The Full Board, at its meeting on October 22, 2013, considered the above captioned case for Mandatory Full Board Review of the Board Panel Memorandum of Decision, duly filed and served on February 14, 2013.
The issues presented for Mandatory Full Board Review are:
In a decision filed on December 13, 2011, the Workers' Compensation Law Judge (WCLJ) found that there was no injurious exposure to asbestos while the claimant was working for the employer of record.
The Board Panel majority found that the claimant's last injurious exposure to asbestos occurred while the claimant was working for the employer of record. The Board Panel majority also established the case for the occupational disease of asbestosis pursuant to Workers' Compensation Law (WCL) § 3(2)(29).
The dissenting Board Panel member would affirm the WCLJ's decision.
On March 1, 2013, the carrier filed an application for Mandatory Full Board Review, arguing that the claimant's testimony was equivocal, at best. The carrier further states that the employer witnesses testified with considerable assurance that Atlantic Terminal jobsite had been new construction, that there was no asbestos present, and that any asbestos in areas around their jobsite would have been abated. The carrier renewed its requests that the WCLJ decision to be affirmed.
On March 31, 2013, the claimant filed a rebuttal asserting that his last injurious exposure to asbestos had occurred while he had been working for the employer of record at the Atlantic Terminal jobsite. Claimant requested that the majority opinion be affirmed.
Upon review, the Full Board votes to adopt the following findings and conclusions.
The claimant, then a 55 year old sheet metal worker, filed a C-3 (Employee Claim) on February 8, 2011, in which he alleged that he had contracted "asbestosis, COPD, respiratory [sic]" from his asbestos exposure while working for the employer of record at the Atlantic Avenue Terminal at the Brooklyn Yard. The claimant indicated that the exposure to asbestos occurred when he was installing hangers and ductwork throughout the building in the ceiling and walls. The carrier controverted the claim on several grounds.
According to a November 17, 2010, medical report from Dr. Bernal, the claimant was given several diagnoses, including "[h]istory of Asbestos Exposure...with pleural calcifications consistent with asbestosis."
The claimant testified by telephone at the hearing on September 28, 2011, that he worked as a sheet metal worker for Local 20. In 2010, Dr. Bernal of Florida diagnosed him as having a lung problem related to asbestos. The last time he was exposed to asbestos was while working for AABCO (AABCO Sheet Metal & Speed Sheet Metal, the employer of record) at Atlantic Terminal, Downtown Terminal. The claimant indicated that while on that job, his supervisor took him downstairs just above the old transit police station to install a piece of duct, and there was asbestos all over the pipe. Claimant could not remember exactly when that job took place, and stated it was somewhere around December of 2005 or January of 2006. He did other jobs for AABCO after the Atlantic Terminal job. However, those jobs involved new buildings that were up to code. Claimant admitted that he would have to review his old pay stubs to properly determine the different jobs and dates upon which he worked. The WCLJ subsequently directed the claimant to produce pay stubs from AABCO and other companies mentioned by the claimant during his testimony, and adjourned the hearing.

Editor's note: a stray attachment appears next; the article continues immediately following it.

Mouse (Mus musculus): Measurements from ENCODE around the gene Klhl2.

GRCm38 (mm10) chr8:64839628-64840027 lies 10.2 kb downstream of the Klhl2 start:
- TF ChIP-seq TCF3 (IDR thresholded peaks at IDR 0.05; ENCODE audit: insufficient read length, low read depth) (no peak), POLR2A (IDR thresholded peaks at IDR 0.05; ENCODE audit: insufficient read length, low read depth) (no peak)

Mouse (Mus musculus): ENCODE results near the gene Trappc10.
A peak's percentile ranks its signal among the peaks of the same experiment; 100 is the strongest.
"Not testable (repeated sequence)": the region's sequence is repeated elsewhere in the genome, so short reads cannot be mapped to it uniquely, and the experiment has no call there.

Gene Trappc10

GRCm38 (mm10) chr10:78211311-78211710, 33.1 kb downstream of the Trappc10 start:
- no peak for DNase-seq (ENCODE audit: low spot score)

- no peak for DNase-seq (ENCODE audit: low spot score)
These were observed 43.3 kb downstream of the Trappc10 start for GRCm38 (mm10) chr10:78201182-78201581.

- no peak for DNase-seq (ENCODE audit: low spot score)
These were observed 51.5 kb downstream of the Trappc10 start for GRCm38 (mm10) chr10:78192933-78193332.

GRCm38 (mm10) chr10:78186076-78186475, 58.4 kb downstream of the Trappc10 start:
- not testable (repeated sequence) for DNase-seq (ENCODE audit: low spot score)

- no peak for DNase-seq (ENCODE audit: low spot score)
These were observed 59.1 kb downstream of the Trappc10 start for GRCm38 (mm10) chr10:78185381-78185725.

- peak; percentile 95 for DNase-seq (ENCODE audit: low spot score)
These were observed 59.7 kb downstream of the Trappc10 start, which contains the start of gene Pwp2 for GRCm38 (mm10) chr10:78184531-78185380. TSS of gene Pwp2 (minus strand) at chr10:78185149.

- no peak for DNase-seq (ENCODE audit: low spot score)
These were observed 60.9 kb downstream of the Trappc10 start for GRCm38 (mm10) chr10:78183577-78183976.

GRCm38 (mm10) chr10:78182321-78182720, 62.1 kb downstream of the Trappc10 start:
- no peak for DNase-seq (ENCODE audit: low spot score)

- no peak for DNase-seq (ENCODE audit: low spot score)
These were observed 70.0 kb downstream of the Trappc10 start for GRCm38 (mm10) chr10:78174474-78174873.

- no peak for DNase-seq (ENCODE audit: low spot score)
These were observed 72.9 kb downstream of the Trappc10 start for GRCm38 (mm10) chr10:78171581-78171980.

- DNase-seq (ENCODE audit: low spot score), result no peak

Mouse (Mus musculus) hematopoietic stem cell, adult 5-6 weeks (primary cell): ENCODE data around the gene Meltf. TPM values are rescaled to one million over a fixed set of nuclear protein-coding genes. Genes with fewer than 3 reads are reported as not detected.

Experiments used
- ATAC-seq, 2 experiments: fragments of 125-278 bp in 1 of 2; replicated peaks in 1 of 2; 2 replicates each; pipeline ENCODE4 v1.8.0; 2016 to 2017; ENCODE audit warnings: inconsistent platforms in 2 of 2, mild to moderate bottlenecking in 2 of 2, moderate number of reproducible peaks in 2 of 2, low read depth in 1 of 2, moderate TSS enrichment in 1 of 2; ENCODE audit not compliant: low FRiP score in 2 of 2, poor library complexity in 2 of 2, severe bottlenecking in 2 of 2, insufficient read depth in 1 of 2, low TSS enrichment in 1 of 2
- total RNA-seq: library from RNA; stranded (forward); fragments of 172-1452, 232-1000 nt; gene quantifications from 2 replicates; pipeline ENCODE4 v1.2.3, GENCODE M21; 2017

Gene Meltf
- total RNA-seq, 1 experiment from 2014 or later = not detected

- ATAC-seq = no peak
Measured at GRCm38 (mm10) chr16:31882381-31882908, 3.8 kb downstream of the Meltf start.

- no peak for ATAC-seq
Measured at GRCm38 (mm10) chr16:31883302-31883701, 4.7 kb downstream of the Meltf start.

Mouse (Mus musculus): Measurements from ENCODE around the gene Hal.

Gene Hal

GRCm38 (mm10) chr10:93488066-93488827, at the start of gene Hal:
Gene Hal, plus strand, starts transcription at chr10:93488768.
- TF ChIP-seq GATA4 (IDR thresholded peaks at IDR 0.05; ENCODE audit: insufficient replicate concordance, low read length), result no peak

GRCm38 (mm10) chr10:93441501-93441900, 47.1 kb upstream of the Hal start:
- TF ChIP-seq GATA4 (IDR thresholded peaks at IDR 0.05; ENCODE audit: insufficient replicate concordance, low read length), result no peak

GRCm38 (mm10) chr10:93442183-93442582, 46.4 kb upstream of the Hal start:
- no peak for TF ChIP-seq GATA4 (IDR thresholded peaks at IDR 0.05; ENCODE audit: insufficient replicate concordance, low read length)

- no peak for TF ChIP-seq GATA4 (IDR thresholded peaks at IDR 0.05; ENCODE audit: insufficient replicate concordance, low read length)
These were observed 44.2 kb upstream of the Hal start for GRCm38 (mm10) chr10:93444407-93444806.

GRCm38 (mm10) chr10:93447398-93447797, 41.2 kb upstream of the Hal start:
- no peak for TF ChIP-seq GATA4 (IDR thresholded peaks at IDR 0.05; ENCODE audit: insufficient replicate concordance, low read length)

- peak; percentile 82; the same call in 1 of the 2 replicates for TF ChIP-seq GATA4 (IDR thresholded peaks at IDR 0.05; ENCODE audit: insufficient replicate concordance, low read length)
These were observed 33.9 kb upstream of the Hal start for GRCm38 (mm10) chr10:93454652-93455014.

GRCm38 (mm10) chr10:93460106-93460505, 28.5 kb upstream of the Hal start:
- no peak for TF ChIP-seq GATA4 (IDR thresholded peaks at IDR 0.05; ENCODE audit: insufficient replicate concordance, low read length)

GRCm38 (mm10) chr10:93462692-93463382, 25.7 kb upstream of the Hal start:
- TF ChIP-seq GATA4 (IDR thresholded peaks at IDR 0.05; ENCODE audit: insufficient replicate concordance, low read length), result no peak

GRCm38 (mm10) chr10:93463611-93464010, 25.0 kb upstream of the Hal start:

At the hearing held on October 26, 2011, the claimant testified by telephone that he had his pay stubs and pension statement in front of him, and that claimant's attorney also had copies of those documents. Claimant stated that in accordance with his pay stubs, the last time he worked on a job where he was exposed to asbestos was while working for AABCO at the Atlantic Terminal, between December 2003 and February 2004. He could not recall any jobs after February 2004 where he was exposed to asbestos. At the Atlantic Terminal, the claimant and a co-worker were repairing a duct that was going to connect an old building to a new building; claimant explained that they were digging hangers and cutting and attaching old ducts (from an old building) to new ducts (in a new building), underground over the subway. On cross-examination, the claimant testified that he knew asbestos was located on the pipe because he had been trained to identify asbestos. The claimant further testified that his supervisor at the time knew the pipe was covered in asbestos. Despite there being asbestos, the claimant did the work he was supposed to do and got out as fast as possible. The claimant admitted on cross-examination that he had smoked cigarettes for twenty-five years. He quit in 2008 when he was diagnosed with colon problems, high blood pressure, and spots on his lungs. The claimant believed that he was exposed to asbestos in past sheet metal jobs, prior to the Atlantic Terminal job. The claimant was laid off in February 2008 and subsequently obtained a disability retirement from the union based on a back/neck condition. At the end of the hearing, the WCLJ found prima facie medical evidence for pleural asbestosis and directed the carrier to produce an IME within seventy-five days. The case was continued for the testimony of two employer witnesses.
At the hearing on December 8, 2011, the claimant's field superintendent testified that he had been employed by AABCO for twenty-five years. He was the claimant's field superintendent on the Atlantic Terminal job. He did not know whether the job site contained asbestos. The building they worked on was fairly new and they were doing the final tie-in of duct work. If there had been asbestos, he believed that it would have been abated and that there would have been signs to indicate that the area was unsafe. He also believed that because the MTA and Long Island Railroad are strict when it comes to asbestos abatement, that it would have been taken care of, and that nevertheless, there would not have been asbestos present in an office building that was built a year prior to AABCO performing its work there. The superintendent did not recall the claimant having reported to him that asbestos was present at the work site. However, on cross-examination, he conceded that there had been more than one job going on at that particular jobsite and it may not have been him that the claimant would have talked to concerning a pipe.